(2) - n divided by 6 has a remainder of 0,meaning n has to be a multiple of 6 (0, 6, 12, etc).

I would think the answer is B - (2) alone is sufficient.

It seems that there is confusion on the internet concerning 0 as an integer - my opinion for the GMAT is that 0 should be treated as an integer... does GMAC state otherwise?

Can someone clarify whether this question is asking 4 + n/ 6 as a whole or 4 + (n/6)?
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Re: Is 4 + n/6 an integer?  [#permalink]

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Nunuboy1994 wrote:
andrewcs wrote:
calvinhobbes wrote:
Is 4 + (n/6) an integer?

(1) n is a multiple of 3.
(2) n divided by 6 has a remainder of 0.

OA is
B.

I thought it was .

My reasoning:
when n = 6, the answer is yes, but when n = -24, the answer would be no as 0 is not an integer.

(1) - if n is 3, n/6 is not an integer, but if n is 6, n/6 is an integer, so insufficient.
(2) - n divided by 6 has a remainder of 0,meaning n has to be a multiple of 6 (0, 6, 12, etc).

I would think the answer is B - (2) alone is sufficient.

It seems that there is confusion on the internet concerning 0 as an integer - my opinion for the GMAT is that 0 should be treated as an integer... does GMAC state otherwise?

Can someone clarify whether this question is asking 4 + n/ 6 as a whole or 4 + (n/6)?

4 + n/6 can only mean 4 + (n/6), nothing else. If it were (4 + n)/6 it would have been written this way.
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Re: Is 4 + n/6 an integer?  [#permalink]

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calvinhobbes wrote:
Is 4 + n/6 an integer?

(1) n is a multiple of 3.
(2) n divided by 6 has a remainder of 0.

Since 4 is already an integer, we really need to determine whether n/6 is an integer.

Statement One Alone:

n is a multiple of 3.

Statement one is not sufficient to answer the question. If n = 3, then n/6 is not an integer; however, if n = 6, then n/6 is an integer.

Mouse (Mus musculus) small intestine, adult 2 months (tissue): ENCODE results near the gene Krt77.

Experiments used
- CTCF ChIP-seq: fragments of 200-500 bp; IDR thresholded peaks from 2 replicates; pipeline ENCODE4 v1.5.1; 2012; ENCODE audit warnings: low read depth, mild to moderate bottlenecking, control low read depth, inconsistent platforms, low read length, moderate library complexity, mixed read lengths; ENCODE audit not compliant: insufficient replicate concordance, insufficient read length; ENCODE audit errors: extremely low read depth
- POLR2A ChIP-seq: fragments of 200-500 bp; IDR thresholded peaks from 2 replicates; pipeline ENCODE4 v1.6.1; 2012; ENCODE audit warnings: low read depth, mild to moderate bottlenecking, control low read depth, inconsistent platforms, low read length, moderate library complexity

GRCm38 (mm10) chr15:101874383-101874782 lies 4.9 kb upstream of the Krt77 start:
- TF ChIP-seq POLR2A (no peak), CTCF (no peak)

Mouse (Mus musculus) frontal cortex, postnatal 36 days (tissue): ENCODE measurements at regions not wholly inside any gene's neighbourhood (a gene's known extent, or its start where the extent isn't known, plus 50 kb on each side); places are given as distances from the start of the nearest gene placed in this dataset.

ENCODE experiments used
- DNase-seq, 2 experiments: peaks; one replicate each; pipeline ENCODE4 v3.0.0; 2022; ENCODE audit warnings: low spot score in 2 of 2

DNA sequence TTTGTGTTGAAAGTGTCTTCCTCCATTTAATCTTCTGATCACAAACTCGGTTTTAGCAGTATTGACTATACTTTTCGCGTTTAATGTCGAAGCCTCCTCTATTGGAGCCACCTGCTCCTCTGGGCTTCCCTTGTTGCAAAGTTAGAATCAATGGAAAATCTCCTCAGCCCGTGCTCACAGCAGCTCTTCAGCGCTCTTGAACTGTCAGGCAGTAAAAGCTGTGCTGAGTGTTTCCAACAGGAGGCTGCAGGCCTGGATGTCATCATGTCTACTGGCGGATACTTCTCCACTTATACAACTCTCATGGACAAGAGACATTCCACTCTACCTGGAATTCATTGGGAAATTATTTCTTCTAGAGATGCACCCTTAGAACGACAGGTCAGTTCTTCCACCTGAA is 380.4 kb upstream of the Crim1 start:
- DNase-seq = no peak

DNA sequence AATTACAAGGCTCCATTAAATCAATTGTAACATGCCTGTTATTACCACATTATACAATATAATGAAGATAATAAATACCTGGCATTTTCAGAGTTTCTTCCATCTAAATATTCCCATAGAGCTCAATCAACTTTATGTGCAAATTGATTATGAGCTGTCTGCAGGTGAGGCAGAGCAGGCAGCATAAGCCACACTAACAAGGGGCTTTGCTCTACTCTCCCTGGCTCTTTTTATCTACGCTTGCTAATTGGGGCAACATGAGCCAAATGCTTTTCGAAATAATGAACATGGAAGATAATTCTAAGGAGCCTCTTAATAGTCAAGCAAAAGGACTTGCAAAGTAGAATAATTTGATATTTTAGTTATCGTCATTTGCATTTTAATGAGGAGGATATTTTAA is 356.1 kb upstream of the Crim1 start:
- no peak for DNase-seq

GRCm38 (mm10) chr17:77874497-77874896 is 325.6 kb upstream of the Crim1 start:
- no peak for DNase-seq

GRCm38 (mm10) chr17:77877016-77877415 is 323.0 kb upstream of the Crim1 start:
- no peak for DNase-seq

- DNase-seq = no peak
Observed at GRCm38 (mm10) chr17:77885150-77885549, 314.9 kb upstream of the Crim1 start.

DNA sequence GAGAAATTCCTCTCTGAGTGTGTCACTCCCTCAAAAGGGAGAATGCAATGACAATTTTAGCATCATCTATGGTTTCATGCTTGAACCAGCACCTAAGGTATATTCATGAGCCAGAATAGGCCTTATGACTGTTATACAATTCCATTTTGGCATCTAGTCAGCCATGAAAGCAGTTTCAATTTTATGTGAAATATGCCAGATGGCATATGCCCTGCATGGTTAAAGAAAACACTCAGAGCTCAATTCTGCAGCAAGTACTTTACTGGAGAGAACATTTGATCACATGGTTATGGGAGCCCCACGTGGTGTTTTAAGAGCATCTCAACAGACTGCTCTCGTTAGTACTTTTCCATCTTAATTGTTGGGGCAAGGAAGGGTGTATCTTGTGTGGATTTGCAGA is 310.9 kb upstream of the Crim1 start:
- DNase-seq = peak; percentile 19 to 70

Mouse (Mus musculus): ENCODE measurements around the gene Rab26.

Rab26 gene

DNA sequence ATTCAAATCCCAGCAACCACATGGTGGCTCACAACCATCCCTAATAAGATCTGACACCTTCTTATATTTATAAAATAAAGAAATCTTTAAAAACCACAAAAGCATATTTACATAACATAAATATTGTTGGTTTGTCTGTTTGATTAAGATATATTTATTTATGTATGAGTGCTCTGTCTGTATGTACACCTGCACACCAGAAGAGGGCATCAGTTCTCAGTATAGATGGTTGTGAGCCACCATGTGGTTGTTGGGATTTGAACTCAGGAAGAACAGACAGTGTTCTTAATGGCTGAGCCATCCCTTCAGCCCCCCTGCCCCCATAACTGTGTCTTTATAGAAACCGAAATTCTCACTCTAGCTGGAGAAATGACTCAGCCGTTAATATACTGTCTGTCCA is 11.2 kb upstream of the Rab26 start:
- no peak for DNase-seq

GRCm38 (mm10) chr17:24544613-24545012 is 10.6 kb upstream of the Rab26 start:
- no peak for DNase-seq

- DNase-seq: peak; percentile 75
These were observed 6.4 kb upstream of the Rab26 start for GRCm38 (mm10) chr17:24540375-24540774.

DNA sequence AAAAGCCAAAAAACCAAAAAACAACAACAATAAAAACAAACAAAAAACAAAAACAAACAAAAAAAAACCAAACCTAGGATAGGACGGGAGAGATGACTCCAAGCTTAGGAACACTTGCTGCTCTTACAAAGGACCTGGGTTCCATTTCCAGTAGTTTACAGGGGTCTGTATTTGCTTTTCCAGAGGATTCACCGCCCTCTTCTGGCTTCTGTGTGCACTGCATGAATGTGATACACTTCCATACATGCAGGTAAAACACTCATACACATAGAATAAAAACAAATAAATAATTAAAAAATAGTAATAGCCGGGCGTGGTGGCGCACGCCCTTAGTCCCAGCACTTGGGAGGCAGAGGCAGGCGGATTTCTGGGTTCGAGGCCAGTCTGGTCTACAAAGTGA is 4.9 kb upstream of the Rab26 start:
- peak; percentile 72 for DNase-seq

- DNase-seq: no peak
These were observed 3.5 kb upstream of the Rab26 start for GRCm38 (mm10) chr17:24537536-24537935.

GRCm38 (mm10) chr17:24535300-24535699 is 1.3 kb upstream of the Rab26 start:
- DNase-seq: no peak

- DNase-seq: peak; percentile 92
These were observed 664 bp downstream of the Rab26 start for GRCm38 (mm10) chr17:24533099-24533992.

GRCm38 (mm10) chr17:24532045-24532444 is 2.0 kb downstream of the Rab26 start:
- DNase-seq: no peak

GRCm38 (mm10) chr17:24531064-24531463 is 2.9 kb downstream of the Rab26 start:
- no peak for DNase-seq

Statement Two Alone:

n divided by 6 has a remainder of 0.

Using the information in statement two, we see that n is a multiple of 6, and thus n/6 is an integer.

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Re: Is 4 + n/6 an integer?  [#permalink]

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Bunuel wrote:
Is 4 + n/6 an integer?

(1) n is a multiple of 3.
(2) n divided by 6 has a remainder of 0.

Target question: Is 4 + n/6 an integer?

This is a good candidate for rephrasing the target question (see video below).

If 4 is an integer, then 4 + n/6 will be an integer if and only if n/6 is an integer. Moreover, n/6 will be an integer if and only if n is divisible by 6. So, we can REPHRASE the target question as....

REPHRASED target question: Is n divisible by 6?

Statement 1: n is a multiple of 3
There are several values of n that satisfy this condition. Here are two values that yield conflicting answers to the REPHRASED target question :
Case a: n = 3, in which case n is NOT divisible by 6
Case b: n = 6, in which case n IS divisible by 6
Since we cannot answer the REPHRASED target question with certainty, statement 1 is NOT SUFFICIENT

Statement 2: n divided by 6 has a remainder of 0
If n is divided 6 leaves remainder 0, then n is definitely divisible by 6.
Since we can answer the REPHRASED target question with certainty, statement 2 is SUFFICIENT

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_________________ Re: Is 4 + n/6 an integer?   [#permalink] 20 Apr 2018, 07:33